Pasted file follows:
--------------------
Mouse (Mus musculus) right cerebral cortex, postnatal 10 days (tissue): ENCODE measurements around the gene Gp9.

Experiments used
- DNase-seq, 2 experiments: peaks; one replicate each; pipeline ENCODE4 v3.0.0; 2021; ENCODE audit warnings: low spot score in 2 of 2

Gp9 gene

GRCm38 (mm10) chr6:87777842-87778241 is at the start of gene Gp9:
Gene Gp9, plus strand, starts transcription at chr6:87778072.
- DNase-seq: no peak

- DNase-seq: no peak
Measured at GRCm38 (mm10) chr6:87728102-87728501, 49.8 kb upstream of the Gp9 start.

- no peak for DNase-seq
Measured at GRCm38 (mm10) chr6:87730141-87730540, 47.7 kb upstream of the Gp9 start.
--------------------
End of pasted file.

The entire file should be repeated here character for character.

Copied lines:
Mouse (Mus musculus) right cerebral cortex, postnatal 10 days (tissue): ENCODE measurements around the gene Gp9.

Experiments used
- DNase-seq, 2 experiments: peaks; one replicate each; pipeline ENCODE4 v3.0.0; 2021; ENCODE audit warnings: low spot score in 2 of 2

Gp9 gene

GRCm38 (mm10) chr6:87777842-87778241 is at the start of gene Gp9:
Gene Gp9, plus strand, starts transcription at chr6:87778072.
- DNase-seq: no peak

- DNase-seq: no peak
Measured at GRCm38 (mm10) chr6:87728102-87728501, 49.8 kb upstream of the Gp9 start.

- no peak for DNase-seq
Measured at GRCm38 (mm10) chr6:87730141-87730540, 47.7 kb upstream of the Gp9 start.